- This systematic review and meta-analysis compared the clinical outcomes of 258 patients who received topical tranexamic acid (tTXA) vs. 351 patients who received intravenous TXA (ivTXA) or saline/placebo undergoing complex spine surgeries
- The use of tTXA significantly reduced operative time, postoperative blood loss, postoperative drain output, transfusion requirement and length of hospital stay, and preserve postoperative hemoglobin level compared with the control group (ivTXA/placebo)
- However, tTXA did not significantly reduce intraoperative blood loss or postoperative thromboembolic or seizure complications
- A subgroup analysis demonstrated that low-dose tTXA (250 mg–500 mg) more effectively reduced postoperative blood loss than high-dose regimens (1 g–3 g) by 168 mL vs. 122 mL, respectively (P=0.001)
Complex spine surgeries are often associated with significant amount of perioperative blood loss. Utilization of anti-fibrinolytics to promote surgical hemostasis has been increasingly common to reduce the risk of perioperative blood loss. Intravenous tranexamic acid (ivTXA), an antifibrinolytic, has been demonstrated to promote surgical hemostasis during spine surgeries. However, complications such as convulsive seizures and systematic thrombogenicity have limited the use of ivTXA. Therefore, it's important to understand the potential application of tTXA as a therapeutic alternative to ivTXA.
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Nida Fatima, MD, research fellow in neurosurgery, Ganesh M. Shankar, MD, PhD, assistant professor and neurosurgeon, and John H. Shin, MD, director of Spinal Deformity & Spine Oncology Surgery in the Department of Neurosurgery at Massachusetts General Hospital, and colleagues theorized that topical TXA (tTXA) would decrease the risk of postoperative complications because of minimal systemic absorption.
In a systematic review and meta-analysis, they showed that although tTXA decreases postoperative blood loss and transfusion rates compared with ivTXA/saline, it does not decrease postoperative complication rates and intraoperative blood loss. Their results appeared in Neurosurgical Review.
The team found relevant clinical trials published in any language between January 1, 1970, and August 30, 2019, which included seven randomized controlled trials and one non-randomized controlled trial.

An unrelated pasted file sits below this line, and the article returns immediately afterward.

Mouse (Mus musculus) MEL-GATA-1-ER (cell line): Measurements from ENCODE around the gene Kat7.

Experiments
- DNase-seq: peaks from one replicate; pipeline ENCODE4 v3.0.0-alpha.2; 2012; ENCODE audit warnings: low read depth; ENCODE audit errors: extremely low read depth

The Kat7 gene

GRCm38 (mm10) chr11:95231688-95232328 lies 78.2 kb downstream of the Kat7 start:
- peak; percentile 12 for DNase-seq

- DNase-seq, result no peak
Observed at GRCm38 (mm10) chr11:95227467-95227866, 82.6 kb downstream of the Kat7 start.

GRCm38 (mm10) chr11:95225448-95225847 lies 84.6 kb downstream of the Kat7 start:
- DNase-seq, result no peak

609 patients undergoing complex spine surgeries were represented: 258 (42%) who received tTXA and 351 (58%) who received ivTXA or saline. In all included studies, tTXA was administered at the completion of surgery just prior to wound closure.
Results for the tTXA group were superior to those of the control group in terms of:
- Average postoperative hemoglobin (12 ± 0.3 vs. 10.9 ± 0.4 g/dL; P=0.0008)
- Average postoperative blood loss (233.9 ± 151.4 vs. 384.1 ± 154.9 mL; P<0.00001)
- Average postoperative drain output (181.2 ± 48.3 vs. 388.7 ± 62.7 mL; P<0.00001)
- Average operative time (120.6 ± 18.4 vs. 120.8 ± 25.2 minutes; P=0.001)
- Average length of stay (5.5 ± 3.6 vs. 7.2 ± 4.9 days; P<0.00001)
- Number of postoperative transfusions (reduced by 61% with tTXA; P=0.007)
The tTXA group did not differ from the control group with regard to:
- Average intraoperative blood loss (461.2 ± 453.2 vs. 480.1 ± 477.4 mL; P=0.13)
- Reduction of postoperative thromboembolism or seizures (OR, 2.12; P=0.23)
Low-dose tTXA (250 mg–500 mg, delivered as gel foam or direct irrigation of the wound) was more effective than a high dose (1 g–3 g) in reducing postoperative blood loss (-167.7 mL vs. -122.2 mL; P=0.001).
Considering the continuous bleeding that occurs during spinal deformity surgery, it may be practical to use tTXA as a topical irrigant during spinal deformity surgery. Further clinical trials are necessary to understand the impact of tTXA during complex spine surgeries with focus upon clinical as well as cost-effectiveness.
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